What is a Noise Study and Why are Noise Studies Required?
Noise can be defined as ‘an unwanted or unpleasant sound that can cause disturbance, irritation, loss of concentration or productivity, and in extreme cases, health impacts.’
In the wider community environment, noise can become a significant issue for those residing in high noise areas. High residential noise levels can result in nuisance, irritation and elevated stress levels which in turn have been linked to increases in the risk of depression, psychological disorders and migraines. Other potential health impacts include hypertension and permanent hearing loss.
The negative effects of high noise levels don’t only have an impact on humans but can also extend to terrestrial and marine ecology. An increase in ambient noise levels can cause animal communication to be obscured which can, for example, have a major effect on reproduction. Animals that rely on sound to navigate such as bats can become disorientated. In the marine environment the operation of vessels can impact ecology, for example, whales can become disorientated resulting in them beaching themselves due to the interference in their natural sonar capabilities.
How do we Assess Noise?
‘Noise Studies’, or ‘Noise Impact Assessments’, can be used to ensure that negative impacts are reduced if not avoided altogether. A computer-based noise model is an extremely powerful tool that can be developed to assist in the assessment of noise. These noise models are setup within noise modelling software such as SoundPLAN.
What is Noise Modelling?
Noise models can be built to represent many different types of noise sources, from new roads to large scale industrial facilities. Sound maps or “noise contours” can then be generated to give a visual representation of predicted noise levels taking into account all noise contributors, local features, screening features, weather conditions, etc.
Noise models are particularly powerful in their ability to determine the relative difference between scenarios, for example, different road layouts can be studied, or perhaps the effectiveness of noise barriers within an industrial facility.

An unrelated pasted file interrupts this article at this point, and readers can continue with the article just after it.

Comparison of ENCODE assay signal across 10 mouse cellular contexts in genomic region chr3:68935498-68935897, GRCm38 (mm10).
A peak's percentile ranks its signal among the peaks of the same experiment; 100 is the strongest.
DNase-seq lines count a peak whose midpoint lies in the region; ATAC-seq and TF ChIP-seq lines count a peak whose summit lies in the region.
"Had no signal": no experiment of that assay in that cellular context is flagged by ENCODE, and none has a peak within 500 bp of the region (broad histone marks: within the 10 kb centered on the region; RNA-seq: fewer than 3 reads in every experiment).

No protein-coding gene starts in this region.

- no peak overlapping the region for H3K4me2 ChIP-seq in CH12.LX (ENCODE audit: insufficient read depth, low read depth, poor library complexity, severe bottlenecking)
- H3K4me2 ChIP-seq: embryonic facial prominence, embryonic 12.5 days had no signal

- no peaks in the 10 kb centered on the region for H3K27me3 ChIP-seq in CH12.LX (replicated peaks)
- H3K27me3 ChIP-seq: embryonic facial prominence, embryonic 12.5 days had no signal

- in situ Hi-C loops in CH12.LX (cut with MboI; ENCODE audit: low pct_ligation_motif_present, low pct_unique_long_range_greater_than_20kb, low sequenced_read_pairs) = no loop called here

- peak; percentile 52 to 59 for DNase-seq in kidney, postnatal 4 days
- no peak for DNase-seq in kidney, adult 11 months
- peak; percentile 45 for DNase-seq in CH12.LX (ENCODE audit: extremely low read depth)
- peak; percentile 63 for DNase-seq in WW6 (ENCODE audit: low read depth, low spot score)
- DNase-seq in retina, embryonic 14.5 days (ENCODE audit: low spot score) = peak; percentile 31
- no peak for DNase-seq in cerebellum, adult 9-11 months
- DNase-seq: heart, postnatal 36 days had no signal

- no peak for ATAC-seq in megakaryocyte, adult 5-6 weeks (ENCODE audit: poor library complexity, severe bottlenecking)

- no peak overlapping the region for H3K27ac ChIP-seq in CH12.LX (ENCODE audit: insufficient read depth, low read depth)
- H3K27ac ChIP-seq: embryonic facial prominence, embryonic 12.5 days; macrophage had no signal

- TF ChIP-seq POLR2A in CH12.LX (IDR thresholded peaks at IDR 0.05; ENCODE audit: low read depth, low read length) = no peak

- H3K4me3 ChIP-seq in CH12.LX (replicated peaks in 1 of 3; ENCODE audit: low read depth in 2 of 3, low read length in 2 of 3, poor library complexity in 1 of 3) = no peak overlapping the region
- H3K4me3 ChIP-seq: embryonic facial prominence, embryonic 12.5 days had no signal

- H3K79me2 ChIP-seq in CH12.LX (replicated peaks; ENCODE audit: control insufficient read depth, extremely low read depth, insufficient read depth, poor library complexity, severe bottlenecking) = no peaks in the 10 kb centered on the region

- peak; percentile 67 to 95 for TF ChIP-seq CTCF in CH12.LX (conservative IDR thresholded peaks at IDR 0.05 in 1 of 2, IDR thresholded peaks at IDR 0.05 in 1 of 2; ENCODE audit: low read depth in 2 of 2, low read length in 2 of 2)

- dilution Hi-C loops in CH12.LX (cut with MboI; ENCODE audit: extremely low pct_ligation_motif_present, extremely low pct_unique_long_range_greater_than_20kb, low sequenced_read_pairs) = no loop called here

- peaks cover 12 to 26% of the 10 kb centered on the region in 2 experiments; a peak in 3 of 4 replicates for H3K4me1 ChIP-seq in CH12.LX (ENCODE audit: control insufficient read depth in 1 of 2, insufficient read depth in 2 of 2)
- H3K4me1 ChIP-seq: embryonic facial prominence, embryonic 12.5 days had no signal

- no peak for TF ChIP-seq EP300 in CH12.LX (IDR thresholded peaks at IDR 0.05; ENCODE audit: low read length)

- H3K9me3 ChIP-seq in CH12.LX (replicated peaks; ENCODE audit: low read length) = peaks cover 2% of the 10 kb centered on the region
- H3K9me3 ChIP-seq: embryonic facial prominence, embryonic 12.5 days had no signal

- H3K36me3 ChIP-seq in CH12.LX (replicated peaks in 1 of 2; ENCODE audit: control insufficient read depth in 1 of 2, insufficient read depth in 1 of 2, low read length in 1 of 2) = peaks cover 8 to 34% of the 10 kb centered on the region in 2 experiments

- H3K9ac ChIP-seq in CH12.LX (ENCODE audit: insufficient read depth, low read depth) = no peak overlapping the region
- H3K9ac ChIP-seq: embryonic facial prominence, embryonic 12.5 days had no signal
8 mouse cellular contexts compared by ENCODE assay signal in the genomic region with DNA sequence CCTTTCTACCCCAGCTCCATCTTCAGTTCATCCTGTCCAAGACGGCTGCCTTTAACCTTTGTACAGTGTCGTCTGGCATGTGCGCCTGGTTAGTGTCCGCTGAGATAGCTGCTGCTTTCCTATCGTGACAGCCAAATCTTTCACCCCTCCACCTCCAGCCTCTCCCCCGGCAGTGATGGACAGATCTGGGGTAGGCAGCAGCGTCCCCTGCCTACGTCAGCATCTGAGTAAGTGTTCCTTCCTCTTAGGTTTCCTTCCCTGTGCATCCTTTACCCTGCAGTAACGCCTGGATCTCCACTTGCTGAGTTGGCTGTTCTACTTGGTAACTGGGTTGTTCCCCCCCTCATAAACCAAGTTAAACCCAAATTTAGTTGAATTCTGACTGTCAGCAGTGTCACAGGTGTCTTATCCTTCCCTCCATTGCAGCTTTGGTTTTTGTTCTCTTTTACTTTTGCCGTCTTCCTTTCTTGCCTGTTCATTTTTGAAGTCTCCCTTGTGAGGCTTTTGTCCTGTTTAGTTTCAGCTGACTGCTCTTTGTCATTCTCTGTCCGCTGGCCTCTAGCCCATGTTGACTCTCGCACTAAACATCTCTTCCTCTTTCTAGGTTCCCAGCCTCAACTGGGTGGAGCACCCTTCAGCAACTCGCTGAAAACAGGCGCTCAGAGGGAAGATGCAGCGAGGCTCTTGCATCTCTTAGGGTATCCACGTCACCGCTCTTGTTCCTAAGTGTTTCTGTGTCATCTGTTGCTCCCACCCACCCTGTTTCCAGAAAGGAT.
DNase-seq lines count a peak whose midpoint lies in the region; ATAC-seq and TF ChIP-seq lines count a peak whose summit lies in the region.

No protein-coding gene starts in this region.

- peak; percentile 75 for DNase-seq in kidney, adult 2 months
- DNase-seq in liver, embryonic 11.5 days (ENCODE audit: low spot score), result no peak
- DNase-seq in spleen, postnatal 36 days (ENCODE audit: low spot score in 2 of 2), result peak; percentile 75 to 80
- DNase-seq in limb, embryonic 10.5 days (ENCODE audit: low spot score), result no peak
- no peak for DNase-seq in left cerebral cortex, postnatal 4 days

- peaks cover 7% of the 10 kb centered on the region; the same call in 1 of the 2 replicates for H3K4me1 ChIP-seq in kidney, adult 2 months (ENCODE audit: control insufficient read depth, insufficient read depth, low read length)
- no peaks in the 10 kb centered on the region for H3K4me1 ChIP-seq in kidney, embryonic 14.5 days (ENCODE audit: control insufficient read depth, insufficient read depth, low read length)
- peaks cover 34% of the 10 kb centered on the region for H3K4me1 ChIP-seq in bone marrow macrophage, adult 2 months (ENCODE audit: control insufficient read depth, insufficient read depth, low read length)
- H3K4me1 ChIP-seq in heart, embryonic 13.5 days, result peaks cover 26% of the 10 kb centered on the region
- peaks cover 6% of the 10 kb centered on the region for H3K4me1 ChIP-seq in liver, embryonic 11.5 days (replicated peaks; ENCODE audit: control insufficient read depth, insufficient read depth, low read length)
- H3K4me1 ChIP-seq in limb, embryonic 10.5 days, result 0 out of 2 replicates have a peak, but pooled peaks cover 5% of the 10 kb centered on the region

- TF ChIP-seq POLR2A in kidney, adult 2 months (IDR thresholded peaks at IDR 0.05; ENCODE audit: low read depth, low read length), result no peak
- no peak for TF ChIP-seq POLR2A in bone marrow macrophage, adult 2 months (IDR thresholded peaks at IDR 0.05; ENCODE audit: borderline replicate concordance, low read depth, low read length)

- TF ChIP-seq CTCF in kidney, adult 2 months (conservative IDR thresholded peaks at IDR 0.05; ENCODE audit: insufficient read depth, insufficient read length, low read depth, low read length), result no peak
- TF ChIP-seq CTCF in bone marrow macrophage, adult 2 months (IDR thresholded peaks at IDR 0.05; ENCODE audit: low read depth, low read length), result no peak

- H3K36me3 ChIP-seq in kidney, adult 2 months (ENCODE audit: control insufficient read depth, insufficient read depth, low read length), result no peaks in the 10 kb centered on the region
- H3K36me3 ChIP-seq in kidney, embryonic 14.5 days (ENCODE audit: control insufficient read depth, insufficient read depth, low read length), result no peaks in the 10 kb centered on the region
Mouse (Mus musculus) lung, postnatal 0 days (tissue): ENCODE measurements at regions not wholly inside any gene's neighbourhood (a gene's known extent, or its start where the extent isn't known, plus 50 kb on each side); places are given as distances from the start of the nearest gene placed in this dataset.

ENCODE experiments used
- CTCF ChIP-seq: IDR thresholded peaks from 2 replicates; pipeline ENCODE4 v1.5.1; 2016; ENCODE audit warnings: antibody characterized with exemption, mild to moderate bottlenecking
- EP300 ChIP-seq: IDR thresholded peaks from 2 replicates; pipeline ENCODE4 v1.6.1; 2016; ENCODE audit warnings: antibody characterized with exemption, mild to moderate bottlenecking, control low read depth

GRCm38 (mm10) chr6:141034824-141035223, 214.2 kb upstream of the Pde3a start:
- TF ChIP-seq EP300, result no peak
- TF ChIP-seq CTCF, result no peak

Noise model outputs can be compared to carefully selected and appropriate noise limits to determine whether resultant noise levels are within ‘acceptable’ limits anywhere within the modelling domain. Work area noise limits tend to be more lenient than environmental limits (applied outside of a facility boundaries) as Personal Protective Equipment (PPE) and restricted noise areas can be employed and enforced.
Noise modelling allows the environmental engineer and/or consultant to identify areas of concern and highlight these to the design team along with possible solutions. Substantial savings can be made if a problem can be identified and resolved during the planning and early design stages as opposed to having to correct the problem once a facility or development is in use. Adhering to well-established noise limits and guidelines will typically ensure noise will not be detrimental to human health and animal welfare, and may ensure that new developments do not meet heavy opposition from the local communities.
With an enviable portfolio of noise projects, WKC’s environmental engineers and consultants can confidently undertake noise modelling assessments for a wide range of applications. WKC have successfully completed noise studies within a wide range of industries including petrochemical, oil & gas, mining, renewables (wind farms), power, and transportation. At WKC we aim to offer more than just a basic assessment, but also use our vast experience to give practical advice to resolve any issues that we may identify.
As well as being a leading noise consultancy firm, WKC also act as the UK distributor of the world-renowned noise modelling product, SoundPLAN, giving us an unrivaled insight into the functioning and full power of the software’s capabilities.